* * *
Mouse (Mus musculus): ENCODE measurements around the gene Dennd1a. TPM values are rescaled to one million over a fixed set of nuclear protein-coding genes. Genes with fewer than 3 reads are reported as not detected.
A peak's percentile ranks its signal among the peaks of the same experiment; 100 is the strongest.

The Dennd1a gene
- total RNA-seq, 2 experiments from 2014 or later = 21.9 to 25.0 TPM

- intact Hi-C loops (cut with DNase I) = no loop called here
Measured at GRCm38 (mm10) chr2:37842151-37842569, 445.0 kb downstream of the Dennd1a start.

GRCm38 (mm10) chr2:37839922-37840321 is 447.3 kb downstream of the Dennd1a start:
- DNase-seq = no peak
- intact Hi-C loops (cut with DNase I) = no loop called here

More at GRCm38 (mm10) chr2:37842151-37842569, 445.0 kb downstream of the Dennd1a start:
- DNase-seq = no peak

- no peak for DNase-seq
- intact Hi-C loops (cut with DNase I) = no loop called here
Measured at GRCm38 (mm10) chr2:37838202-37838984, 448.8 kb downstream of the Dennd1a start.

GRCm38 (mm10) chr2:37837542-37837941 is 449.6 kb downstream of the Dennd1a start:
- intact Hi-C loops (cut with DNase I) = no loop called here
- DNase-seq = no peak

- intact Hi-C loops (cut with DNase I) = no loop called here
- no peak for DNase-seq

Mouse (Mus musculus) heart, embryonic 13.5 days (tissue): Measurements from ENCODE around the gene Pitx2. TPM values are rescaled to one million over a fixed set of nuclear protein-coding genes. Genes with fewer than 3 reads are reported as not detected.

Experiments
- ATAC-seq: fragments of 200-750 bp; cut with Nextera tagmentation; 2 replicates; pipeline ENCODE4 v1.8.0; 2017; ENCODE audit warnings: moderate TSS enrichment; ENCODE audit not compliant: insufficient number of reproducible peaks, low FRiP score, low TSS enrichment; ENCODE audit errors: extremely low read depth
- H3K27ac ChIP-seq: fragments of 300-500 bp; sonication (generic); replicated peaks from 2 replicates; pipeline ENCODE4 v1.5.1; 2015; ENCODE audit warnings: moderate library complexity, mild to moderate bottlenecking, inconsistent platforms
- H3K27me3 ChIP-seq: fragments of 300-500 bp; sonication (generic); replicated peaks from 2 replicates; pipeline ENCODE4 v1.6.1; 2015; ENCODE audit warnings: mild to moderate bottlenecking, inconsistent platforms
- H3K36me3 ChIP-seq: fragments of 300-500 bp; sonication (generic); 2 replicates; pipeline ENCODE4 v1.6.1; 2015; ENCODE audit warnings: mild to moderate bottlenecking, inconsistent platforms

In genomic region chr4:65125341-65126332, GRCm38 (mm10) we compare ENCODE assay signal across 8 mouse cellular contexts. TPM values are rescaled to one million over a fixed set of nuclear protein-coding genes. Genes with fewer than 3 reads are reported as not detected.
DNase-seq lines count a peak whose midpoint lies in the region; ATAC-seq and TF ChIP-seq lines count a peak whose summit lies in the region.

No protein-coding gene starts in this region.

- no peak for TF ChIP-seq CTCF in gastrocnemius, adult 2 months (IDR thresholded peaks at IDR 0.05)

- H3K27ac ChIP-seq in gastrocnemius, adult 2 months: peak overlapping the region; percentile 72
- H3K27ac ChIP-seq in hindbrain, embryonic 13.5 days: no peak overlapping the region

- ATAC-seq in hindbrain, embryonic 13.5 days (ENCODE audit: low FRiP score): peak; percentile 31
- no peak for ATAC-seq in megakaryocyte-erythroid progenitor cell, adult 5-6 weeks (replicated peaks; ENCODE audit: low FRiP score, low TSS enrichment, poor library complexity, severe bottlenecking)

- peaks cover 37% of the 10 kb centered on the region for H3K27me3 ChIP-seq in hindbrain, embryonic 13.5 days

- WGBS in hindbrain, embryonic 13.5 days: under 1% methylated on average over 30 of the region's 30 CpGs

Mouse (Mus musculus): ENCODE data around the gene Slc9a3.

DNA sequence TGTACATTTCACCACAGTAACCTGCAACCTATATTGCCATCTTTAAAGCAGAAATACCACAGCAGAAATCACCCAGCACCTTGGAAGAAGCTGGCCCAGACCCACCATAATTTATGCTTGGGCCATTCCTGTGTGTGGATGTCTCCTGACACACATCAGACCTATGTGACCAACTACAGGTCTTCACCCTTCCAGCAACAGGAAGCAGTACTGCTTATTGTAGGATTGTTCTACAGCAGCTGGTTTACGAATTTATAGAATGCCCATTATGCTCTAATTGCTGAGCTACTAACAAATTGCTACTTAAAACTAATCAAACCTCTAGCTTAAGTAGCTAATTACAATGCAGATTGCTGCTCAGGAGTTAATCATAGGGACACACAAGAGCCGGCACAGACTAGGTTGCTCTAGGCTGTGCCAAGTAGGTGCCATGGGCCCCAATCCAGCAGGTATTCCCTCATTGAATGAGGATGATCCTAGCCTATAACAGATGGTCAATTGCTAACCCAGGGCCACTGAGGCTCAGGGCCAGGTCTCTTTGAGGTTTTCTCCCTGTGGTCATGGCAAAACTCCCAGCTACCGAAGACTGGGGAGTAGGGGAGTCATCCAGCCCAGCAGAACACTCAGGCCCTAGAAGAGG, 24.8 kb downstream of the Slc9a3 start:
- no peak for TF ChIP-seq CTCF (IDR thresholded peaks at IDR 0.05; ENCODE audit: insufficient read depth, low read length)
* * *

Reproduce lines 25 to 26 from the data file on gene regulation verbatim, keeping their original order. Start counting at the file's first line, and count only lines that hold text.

- H3K36me3 ChIP-seq: fragments of 300-500 bp; sonication (generic); 2 replicates; pipeline ENCODE4 v1.6.1; 2015; ENCODE audit warnings: mild to moderate bottlenecking, inconsistent platforms

In genomic region chr4:65125341-65126332, GRCm38 (mm10) we compare ENCODE assay signal across 8 mouse cellular contexts. TPM values are rescaled to one million over a fixed set of nuclear protein-coding genes. Genes with fewer than 3 reads are reported as not detected.